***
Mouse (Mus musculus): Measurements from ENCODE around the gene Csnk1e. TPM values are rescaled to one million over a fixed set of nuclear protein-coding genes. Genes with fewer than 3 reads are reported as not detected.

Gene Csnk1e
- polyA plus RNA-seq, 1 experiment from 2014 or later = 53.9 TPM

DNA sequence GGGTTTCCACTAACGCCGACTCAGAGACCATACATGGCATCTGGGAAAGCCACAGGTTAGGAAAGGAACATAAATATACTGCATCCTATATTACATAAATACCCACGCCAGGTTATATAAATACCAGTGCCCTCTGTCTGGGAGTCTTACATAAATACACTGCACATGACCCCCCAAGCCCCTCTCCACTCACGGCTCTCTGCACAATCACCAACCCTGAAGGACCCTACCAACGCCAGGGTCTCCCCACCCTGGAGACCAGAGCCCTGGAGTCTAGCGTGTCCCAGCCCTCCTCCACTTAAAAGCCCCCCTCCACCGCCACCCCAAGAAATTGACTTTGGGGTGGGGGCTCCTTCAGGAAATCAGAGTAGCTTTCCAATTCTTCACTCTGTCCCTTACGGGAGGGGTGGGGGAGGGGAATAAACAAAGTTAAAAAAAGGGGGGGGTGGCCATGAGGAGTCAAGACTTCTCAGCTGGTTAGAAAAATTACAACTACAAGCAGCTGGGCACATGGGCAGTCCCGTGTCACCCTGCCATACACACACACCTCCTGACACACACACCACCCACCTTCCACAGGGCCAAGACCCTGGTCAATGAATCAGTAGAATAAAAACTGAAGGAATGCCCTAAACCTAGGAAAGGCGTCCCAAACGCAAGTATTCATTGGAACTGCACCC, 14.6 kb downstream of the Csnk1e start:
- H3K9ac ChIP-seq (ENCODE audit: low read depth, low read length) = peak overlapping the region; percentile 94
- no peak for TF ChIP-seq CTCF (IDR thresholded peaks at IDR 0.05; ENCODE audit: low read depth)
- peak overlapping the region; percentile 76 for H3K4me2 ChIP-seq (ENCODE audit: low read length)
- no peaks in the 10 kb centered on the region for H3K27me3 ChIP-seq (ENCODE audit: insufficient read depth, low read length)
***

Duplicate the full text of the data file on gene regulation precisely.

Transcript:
Mouse (Mus musculus): Measurements from ENCODE around the gene Csnk1e. TPM values are rescaled to one million over a fixed set of nuclear protein-coding genes. Genes with fewer than 3 reads are reported as not detected.

Gene Csnk1e
- polyA plus RNA-seq, 1 experiment from 2014 or later = 53.9 TPM

DNA sequence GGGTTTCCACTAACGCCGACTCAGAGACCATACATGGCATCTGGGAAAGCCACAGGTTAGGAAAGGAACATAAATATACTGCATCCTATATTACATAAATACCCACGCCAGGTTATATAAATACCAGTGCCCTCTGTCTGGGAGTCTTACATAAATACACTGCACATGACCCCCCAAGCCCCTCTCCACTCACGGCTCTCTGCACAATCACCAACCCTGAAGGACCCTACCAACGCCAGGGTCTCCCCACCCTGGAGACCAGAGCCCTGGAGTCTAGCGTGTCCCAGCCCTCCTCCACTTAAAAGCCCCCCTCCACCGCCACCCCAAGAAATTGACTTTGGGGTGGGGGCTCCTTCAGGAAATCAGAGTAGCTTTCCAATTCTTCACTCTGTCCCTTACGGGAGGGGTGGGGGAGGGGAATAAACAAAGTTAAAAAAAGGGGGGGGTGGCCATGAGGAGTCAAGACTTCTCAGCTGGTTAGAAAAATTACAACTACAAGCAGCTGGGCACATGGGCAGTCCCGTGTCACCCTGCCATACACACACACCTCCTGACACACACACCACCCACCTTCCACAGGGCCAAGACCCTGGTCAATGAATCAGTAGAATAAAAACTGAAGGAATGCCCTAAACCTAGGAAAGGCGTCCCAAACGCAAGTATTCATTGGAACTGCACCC, 14.6 kb downstream of the Csnk1e start:
- H3K9ac ChIP-seq (ENCODE audit: low read depth, low read length) = peak overlapping the region; percentile 94
- no peak for TF ChIP-seq CTCF (IDR thresholded peaks at IDR 0.05; ENCODE audit: low read depth)
- peak overlapping the region; percentile 76 for H3K4me2 ChIP-seq (ENCODE audit: low read length)
- no peaks in the 10 kb centered on the region for H3K27me3 ChIP-seq (ENCODE audit: insufficient read depth, low read length)